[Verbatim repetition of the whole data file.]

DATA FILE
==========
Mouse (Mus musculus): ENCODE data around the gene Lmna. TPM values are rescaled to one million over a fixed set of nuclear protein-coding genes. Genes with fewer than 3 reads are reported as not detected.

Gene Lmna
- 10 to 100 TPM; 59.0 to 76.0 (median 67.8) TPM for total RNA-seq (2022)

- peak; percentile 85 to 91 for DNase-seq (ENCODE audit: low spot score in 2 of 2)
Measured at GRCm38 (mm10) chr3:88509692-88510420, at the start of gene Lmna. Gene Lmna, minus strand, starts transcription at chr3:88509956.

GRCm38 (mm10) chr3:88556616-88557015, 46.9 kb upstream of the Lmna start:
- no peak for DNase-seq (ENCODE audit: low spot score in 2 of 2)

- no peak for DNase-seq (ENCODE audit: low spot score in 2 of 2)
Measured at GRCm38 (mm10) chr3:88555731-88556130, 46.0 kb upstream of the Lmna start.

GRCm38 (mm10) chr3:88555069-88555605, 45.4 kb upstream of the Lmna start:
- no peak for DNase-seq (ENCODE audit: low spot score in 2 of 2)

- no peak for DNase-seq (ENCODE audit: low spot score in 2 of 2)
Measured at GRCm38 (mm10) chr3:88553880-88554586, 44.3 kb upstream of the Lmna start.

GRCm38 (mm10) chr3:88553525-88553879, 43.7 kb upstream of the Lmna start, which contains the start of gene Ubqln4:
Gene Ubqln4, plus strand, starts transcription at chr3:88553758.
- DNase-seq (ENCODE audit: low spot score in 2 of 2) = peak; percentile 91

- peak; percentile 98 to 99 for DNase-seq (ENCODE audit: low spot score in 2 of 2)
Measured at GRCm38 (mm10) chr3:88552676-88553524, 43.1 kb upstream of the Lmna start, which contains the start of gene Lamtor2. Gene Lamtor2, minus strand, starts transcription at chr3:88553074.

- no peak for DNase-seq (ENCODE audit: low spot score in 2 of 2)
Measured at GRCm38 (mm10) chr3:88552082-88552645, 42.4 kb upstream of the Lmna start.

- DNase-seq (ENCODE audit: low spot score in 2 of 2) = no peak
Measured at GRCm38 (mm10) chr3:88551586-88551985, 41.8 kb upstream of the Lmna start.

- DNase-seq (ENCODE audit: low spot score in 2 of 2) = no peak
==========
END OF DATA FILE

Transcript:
Mouse (Mus musculus): ENCODE data around the gene Lmna. TPM values are rescaled to one million over a fixed set of nuclear protein-coding genes. Genes with fewer than 3 reads are reported as not detected.

Gene Lmna
- 10 to 100 TPM; 59.0 to 76.0 (median 67.8) TPM for total RNA-seq (2022)

- peak; percentile 85 to 91 for DNase-seq (ENCODE audit: low spot score in 2 of 2)
Measured at GRCm38 (mm10) chr3:88509692-88510420, at the start of gene Lmna. Gene Lmna, minus strand, starts transcription at chr3:88509956.

GRCm38 (mm10) chr3:88556616-88557015, 46.9 kb upstream of the Lmna start:
- no peak for DNase-seq (ENCODE audit: low spot score in 2 of 2)

- no peak for DNase-seq (ENCODE audit: low spot score in 2 of 2)
Measured at GRCm38 (mm10) chr3:88555731-88556130, 46.0 kb upstream of the Lmna start.

GRCm38 (mm10) chr3:88555069-88555605, 45.4 kb upstream of the Lmna start:
- no peak for DNase-seq (ENCODE audit: low spot score in 2 of 2)

- no peak for DNase-seq (ENCODE audit: low spot score in 2 of 2)
Measured at GRCm38 (mm10) chr3:88553880-88554586, 44.3 kb upstream of the Lmna start.

GRCm38 (mm10) chr3:88553525-88553879, 43.7 kb upstream of the Lmna start, which contains the start of gene Ubqln4:
Gene Ubqln4, plus strand, starts transcription at chr3:88553758.
- DNase-seq (ENCODE audit: low spot score in 2 of 2) = peak; percentile 91

- peak; percentile 98 to 99 for DNase-seq (ENCODE audit: low spot score in 2 of 2)
Measured at GRCm38 (mm10) chr3:88552676-88553524, 43.1 kb upstream of the Lmna start, which contains the start of gene Lamtor2. Gene Lamtor2, minus strand, starts transcription at chr3:88553074.

- no peak for DNase-seq (ENCODE audit: low spot score in 2 of 2)
Measured at GRCm38 (mm10) chr3:88552082-88552645, 42.4 kb upstream of the Lmna start.

- DNase-seq (ENCODE audit: low spot score in 2 of 2) = no peak
Measured at GRCm38 (mm10) chr3:88551586-88551985, 41.8 kb upstream of the Lmna start.

- DNase-seq (ENCODE audit: low spot score in 2 of 2) = no peak